(Just before press time, CNBC reported that Celsius's lawyers were notifying state regulators that it had started Chapter 11 bankruptcy proceedings. Celsius didn't immediately respond to an email from CoinDesk requesting comment.)

Today's First Mover Asia was edited by Bradley Keoun and produced by Greg Ahlstrand.

Markets

Biggest Gainers

Asset Ticker Returns DACS Sector
Polygon MATIC +11.2% Smart Contract Platform
Avalanche AVAX +7.6% Smart Contract Platform
Ethereum ETH +4.4% Smart Contract Platform

Biggest Losers

Asset Ticker Returns DACS Sector
Gala GALA −0.9% Entertainment
Loopring LRC −0.7% Smart Contract Platform
Polkadot DOT −0.2% Smart Contract Platform

Insights

Crypto M&A Becoming a Thing as Cash-Flush Giants Pick Up the Little Guys

By Shaurya Malwa

Interest in mergers and acquisitions within the crypto sector is gaining traction amid a bear market and falling venture capital interest.

Companies flush with cash, such as crypto exchange FTX, are using their resources to capitalize on distressed assets in times of turmoil. The exchange’s U.S. counterpart, FTX US, recently gained an option to buy embattled crypto company BlockFi for up to $240 million, after offering a $400 million line of credit.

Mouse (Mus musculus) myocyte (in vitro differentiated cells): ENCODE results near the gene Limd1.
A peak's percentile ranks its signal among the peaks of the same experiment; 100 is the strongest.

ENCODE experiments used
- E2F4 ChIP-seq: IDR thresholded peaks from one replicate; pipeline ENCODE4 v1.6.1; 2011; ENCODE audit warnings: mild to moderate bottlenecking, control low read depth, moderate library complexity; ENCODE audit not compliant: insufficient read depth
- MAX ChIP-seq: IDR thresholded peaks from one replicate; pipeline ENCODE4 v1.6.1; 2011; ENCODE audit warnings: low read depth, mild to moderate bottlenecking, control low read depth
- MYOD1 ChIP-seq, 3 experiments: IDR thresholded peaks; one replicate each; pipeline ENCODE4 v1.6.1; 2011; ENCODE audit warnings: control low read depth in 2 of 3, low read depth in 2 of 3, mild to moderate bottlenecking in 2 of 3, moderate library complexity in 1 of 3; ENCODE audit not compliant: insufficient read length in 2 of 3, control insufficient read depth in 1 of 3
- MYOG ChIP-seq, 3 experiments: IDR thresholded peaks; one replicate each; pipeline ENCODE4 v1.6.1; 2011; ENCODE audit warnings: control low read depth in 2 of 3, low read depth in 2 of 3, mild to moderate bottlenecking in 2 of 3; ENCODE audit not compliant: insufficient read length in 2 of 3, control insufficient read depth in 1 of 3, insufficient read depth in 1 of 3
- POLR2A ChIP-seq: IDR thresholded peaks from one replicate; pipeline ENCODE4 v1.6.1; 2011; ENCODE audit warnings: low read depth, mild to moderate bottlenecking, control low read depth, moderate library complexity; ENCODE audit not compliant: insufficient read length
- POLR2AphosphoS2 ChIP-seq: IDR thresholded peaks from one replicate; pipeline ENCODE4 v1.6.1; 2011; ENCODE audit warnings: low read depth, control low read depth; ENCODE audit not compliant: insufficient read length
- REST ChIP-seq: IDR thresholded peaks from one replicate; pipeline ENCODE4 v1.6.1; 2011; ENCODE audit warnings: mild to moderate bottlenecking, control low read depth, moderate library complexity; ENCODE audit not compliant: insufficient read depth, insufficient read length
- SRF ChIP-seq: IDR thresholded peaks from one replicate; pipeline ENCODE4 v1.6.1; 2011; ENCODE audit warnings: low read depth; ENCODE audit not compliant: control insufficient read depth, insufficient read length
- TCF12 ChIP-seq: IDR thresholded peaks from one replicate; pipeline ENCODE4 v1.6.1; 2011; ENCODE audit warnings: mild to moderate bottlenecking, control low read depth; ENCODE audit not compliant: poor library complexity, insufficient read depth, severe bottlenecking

Separately, blockchain protocol company Ripple said in May that it was prepared to use its “strong balance sheet” to purchase the companies behind popular crypto protocols and products.

The sentiment follows a record year for mergers and acquisition activity in 2021. According to a PwC report, such deals accounted for transactions totaling more than $55 billion, much more than the $1.1 billion recorded in 2020.

Average deal sizes in the space last year also tripled to $179.7 million in 2021 from $52.7 million in 2020, the PwC report found.

In crisis, opportunity

Some analysts say the increasing interest in purchasing existing crypto players comes from the “size is important” mentality of founders.

“Companies that already dominate segments of their market and who think that size is important will use the opportunities to buy smaller competitors to absorb their customers,” said Martin Hiesboeck, head of research at crypto bank Uphold, in an email with CoinDesk.

“Financial institutions with money at their disposal have always used times of crisis to strengthen their position. This is nothing new, and certainly not a feature special to crypto. Just like in banking, few banks in any country dominate the market,” Hiesboeck added.

That does not, however, mean that smaller operators with innovative or disruptive business models don't have room to grow, Hiesboeck said.